MPs discussed and voted on the Investigatory Powers Bill last week in the report stage of the Bill's progression through Parliament. This was MPs' third vote before the Bill was sent to the House of Lords. The Bill was passed by a vote of 444 to 69. Here's an overview of the points that were raised for discussion – many of which will be debated again by the Lords.
There have been repeated calls for an overarching privacy clause to be added to the Bill. The Home Office attempted to address this previously by inserting the word 'privacy' into a heading within the Bill, which was greatly derided. This time the Government proposed a new Privacy Clause 5; Labour also proposed their own privacy clause, Clause 21. It has been pointed out that the two clauses are very similar. Keir Starmer MP argued that Labour's clause tightened up references to human rights and public law. However, after discussion, he backed down in favour of the clause proposed by the government.
This clause only pays lip service to privacy and does little to restrain the powers in the bill.
Bulk Powers and warrants
Bulk powers were discussed extensively over the two days' debate. The Government has agreed to an independent review of bulk powers that opposition parties had asked for. This review will be carried out by David Anderson QC.
Conservative party defended bulk powers with many MPs using 'nothing to hide, nothing to fear' arguments.
Suella Fernandes MP (Conservative) even went as far as to justify the necessity of bulk powers by claiming we are in a war (in this particular case against Daesh). John Hayes followed her statements by saying it is not important whether the powers are necessary. What matters are safeguards that come with the powers.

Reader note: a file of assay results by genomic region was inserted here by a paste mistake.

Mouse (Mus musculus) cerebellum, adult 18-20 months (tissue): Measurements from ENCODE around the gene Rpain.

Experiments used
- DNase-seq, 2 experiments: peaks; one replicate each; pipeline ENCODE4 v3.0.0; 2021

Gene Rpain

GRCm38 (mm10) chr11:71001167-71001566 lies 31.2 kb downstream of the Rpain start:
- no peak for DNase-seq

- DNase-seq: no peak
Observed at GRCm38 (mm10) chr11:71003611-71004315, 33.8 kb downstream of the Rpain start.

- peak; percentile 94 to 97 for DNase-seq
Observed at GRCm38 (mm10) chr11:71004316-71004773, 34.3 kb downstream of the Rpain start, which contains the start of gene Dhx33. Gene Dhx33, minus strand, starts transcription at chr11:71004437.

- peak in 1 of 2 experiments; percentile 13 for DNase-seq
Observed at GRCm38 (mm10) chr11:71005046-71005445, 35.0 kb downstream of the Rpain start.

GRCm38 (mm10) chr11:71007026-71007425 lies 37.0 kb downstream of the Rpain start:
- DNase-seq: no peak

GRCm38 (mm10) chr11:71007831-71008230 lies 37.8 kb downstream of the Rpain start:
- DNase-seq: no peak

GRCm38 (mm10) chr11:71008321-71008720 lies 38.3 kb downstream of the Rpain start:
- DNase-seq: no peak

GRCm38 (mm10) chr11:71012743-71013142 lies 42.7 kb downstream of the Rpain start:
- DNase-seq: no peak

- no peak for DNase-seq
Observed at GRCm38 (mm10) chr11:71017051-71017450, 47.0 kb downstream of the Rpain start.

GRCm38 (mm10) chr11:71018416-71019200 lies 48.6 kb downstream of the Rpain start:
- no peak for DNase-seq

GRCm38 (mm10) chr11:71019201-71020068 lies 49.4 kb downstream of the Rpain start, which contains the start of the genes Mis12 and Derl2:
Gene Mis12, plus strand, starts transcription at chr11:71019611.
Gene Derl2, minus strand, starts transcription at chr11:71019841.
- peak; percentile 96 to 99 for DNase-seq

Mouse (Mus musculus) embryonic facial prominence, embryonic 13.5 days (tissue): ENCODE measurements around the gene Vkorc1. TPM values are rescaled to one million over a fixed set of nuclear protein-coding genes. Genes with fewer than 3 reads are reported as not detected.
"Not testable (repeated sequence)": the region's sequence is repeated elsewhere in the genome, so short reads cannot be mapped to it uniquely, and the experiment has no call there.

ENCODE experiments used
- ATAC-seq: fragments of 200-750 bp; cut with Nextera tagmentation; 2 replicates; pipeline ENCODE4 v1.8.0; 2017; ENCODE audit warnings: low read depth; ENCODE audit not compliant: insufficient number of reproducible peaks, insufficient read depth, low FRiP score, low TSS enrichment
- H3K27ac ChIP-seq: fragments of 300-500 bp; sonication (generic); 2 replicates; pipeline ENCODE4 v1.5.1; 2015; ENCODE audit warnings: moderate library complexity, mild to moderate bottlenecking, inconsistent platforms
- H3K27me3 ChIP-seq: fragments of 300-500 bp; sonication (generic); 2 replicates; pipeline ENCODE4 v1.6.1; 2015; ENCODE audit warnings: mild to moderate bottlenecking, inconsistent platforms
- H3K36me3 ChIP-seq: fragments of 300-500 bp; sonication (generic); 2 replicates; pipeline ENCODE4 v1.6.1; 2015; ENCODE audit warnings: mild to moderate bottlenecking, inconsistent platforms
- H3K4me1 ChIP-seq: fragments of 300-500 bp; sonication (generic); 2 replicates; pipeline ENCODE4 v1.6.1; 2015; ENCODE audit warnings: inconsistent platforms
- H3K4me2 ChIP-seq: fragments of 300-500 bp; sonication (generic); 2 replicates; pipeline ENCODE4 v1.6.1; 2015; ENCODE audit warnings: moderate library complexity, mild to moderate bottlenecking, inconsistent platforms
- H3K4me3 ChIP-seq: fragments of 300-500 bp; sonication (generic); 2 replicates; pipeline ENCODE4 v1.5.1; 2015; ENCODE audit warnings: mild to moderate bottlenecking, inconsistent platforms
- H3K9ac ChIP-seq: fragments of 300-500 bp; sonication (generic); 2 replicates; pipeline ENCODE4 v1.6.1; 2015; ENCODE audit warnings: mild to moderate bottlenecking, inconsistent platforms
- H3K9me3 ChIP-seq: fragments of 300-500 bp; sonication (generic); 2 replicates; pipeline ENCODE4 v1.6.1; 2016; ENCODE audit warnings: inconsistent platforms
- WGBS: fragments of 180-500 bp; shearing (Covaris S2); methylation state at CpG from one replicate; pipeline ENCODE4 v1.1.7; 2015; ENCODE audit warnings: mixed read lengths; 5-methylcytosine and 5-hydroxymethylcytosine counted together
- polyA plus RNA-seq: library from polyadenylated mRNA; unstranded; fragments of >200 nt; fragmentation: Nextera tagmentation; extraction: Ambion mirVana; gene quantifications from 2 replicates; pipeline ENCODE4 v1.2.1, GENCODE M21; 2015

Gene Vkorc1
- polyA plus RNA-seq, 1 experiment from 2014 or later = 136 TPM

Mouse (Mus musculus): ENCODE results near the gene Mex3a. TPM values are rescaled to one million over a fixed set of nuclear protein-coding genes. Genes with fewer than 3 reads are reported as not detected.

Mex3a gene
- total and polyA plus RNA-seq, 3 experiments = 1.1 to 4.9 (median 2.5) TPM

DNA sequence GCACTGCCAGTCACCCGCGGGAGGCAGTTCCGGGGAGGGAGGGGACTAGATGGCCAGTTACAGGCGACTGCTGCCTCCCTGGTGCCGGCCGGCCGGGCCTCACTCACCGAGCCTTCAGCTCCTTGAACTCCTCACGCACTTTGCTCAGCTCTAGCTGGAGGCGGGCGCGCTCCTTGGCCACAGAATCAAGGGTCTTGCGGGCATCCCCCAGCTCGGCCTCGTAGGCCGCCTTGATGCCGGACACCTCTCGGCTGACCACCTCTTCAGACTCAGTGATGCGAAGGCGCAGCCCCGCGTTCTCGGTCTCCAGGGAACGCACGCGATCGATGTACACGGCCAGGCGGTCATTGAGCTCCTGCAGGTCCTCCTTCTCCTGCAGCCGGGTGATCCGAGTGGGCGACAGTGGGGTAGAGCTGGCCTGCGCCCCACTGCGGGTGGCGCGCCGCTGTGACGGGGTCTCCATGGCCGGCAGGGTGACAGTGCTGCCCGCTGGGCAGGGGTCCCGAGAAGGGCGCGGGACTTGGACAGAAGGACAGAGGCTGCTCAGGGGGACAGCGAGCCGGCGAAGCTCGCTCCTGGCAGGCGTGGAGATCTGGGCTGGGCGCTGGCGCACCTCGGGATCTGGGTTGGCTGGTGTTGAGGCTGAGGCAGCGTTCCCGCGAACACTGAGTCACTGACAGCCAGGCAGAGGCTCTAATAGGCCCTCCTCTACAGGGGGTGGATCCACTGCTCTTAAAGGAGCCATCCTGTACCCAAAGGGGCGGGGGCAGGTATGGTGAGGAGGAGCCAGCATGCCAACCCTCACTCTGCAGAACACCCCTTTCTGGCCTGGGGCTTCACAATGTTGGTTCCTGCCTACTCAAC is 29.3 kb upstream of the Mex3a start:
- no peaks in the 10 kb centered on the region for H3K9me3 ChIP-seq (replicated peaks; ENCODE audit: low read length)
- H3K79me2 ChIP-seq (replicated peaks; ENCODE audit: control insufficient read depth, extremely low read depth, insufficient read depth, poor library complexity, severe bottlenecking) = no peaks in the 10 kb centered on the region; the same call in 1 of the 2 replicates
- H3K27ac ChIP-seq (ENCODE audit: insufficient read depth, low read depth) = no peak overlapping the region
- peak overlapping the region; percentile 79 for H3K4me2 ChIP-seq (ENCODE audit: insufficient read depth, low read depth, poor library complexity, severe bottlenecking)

Dominic Grieve (Conservative) emphasised that the Information and Security Committee recommended to remove bulk equipment interference warrants from the Bill. Grieve also explained that he finds bulk powers necessary; targeted interception (suggested instead of bulk collection), according to him, is not always effective if it is not clear what the intelligence are looking for.
Labour were broadly supportive of the Government. Keir Starmer (Labour) made references to the necessity of bulk powers for intelligence agencies several times in his speeches. He explained he understood their importance to tackle threats since he served as the Director of Public Prosecutions and worked closely with the agencies.
He was interrupted by David Winnick (Labour) who clearly stated that he doesn't accept the principle of bulk powers. Starmer responded with the reasoning that these powers are in use already and as such should be put in law so they could be regulated.
Starmer further expressed his appreciation to the Home Secretary for setting up the independent review of bulk powers to be conducted by David Anderson. MPs requested that Keir Starmer and John Hayes publish their letters on the terms of reference for the review they exchanged prior to the debate.